Founder: Most Baali do not know the history of their bloodline, but once upon a time they did.  The identity of their founder has never been known.  One story says that a member of the third generation (generally rumored to be Saulot, the founder of the Salubri) happened upon a devil worshipping cult one night and decided to kill them all.  The bodies were tossed into a common pit and the Antediluvian deliberately bled into it before leaving, though no one knows why.  Three vampires rose from the pit, each of them fourth generation: one had no name but was called "the third," while the others became known as Moloch and Nergal (both were male).  Moloch and Nergal went on to sire the Baali; the whereabouts, specifics, and activities of the third are unknown.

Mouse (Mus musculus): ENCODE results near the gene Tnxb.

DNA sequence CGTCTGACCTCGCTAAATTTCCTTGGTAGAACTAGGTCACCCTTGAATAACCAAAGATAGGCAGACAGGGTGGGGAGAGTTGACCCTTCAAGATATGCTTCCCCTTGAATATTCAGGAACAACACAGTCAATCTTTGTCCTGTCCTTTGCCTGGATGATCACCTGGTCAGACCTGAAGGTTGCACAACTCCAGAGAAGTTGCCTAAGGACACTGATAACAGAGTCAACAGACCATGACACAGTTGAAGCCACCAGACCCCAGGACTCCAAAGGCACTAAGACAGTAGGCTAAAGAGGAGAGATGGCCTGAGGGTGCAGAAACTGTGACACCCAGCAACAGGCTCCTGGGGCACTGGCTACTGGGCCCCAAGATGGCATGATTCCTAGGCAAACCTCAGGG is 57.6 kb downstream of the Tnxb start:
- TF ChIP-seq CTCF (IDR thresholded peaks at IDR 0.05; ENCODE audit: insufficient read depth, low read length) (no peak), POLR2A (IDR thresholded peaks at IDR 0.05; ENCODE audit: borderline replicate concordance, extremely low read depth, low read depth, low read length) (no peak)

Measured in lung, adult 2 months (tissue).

Weakness: The Baali are uncomfortable in the presence of all religious symbols, just like vampires in Hollywood movies.  They are also more vulnerable to True Faith.  While True Faith is pretty rare in the modern age, it does exist, and when faced with it the Baali are in deep trouble.

Disciplines: Obfuscate, Presence, Daimoinon.  Through demonic pacts, Baali might also have access to Dark Thaumaturgy.

Gaming Concerns: The Baali were originally featured, as far as I am aware, in The Storyteller's Handbook (2nd edition).  They were intended to be antagonist characters in the hands of the Storyteller, not the players, so they were only given a bit of detail.  A few years later they were also put in the antagonist section of the Dark Ages main book.  But let's face it - Vampire is an ideal game for playing the bad guy, the worst of the worst, and the Baali have a lot of forbidden elements: demon worship, cults, the ability to curse, throw fire, make people do what they want, and so on.  The Baali appealed to the players, so when White Wolf finally made Clanbook: Baali they seemed to do so with players in mind.